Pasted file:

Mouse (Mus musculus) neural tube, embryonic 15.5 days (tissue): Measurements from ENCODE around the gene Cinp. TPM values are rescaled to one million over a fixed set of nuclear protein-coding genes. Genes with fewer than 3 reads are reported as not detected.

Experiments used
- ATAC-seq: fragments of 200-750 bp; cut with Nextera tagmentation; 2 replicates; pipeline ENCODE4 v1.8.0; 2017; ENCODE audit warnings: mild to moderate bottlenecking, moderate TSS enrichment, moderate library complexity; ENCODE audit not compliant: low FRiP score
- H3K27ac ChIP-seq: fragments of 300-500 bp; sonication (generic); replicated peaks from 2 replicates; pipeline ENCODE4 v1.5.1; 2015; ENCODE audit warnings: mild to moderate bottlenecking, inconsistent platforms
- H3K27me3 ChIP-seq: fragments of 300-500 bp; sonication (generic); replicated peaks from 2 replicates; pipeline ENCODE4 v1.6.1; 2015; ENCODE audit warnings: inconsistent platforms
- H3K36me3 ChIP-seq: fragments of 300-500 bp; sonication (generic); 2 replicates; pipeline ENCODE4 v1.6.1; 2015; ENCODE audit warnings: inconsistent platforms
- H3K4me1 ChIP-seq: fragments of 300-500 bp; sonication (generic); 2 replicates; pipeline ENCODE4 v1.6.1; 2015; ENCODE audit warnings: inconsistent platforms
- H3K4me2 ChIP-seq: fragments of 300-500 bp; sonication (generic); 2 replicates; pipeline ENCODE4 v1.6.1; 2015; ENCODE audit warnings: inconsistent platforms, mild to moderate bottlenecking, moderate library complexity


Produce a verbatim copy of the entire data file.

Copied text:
Mouse (Mus musculus) neural tube, embryonic 15.5 days (tissue): Measurements from ENCODE around the gene Cinp. TPM values are rescaled to one million over a fixed set of nuclear protein-coding genes. Genes with fewer than 3 reads are reported as not detected.

Experiments used
- ATAC-seq: fragments of 200-750 bp; cut with Nextera tagmentation; 2 replicates; pipeline ENCODE4 v1.8.0; 2017; ENCODE audit warnings: mild to moderate bottlenecking, moderate TSS enrichment, moderate library complexity; ENCODE audit not compliant: low FRiP score
- H3K27ac ChIP-seq: fragments of 300-500 bp; sonication (generic); replicated peaks from 2 replicates; pipeline ENCODE4 v1.5.1; 2015; ENCODE audit warnings: mild to moderate bottlenecking, inconsistent platforms
- H3K27me3 ChIP-seq: fragments of 300-500 bp; sonication (generic); replicated peaks from 2 replicates; pipeline ENCODE4 v1.6.1; 2015; ENCODE audit warnings: inconsistent platforms
- H3K36me3 ChIP-seq: fragments of 300-500 bp; sonication (generic); 2 replicates; pipeline ENCODE4 v1.6.1; 2015; ENCODE audit warnings: inconsistent platforms
- H3K4me1 ChIP-seq: fragments of 300-500 bp; sonication (generic); 2 replicates; pipeline ENCODE4 v1.6.1; 2015; ENCODE audit warnings: inconsistent platforms
- H3K4me2 ChIP-seq: fragments of 300-500 bp; sonication (generic); 2 replicates; pipeline ENCODE4 v1.6.1; 2015; ENCODE audit warnings: inconsistent platforms, mild to moderate bottlenecking, moderate library complexity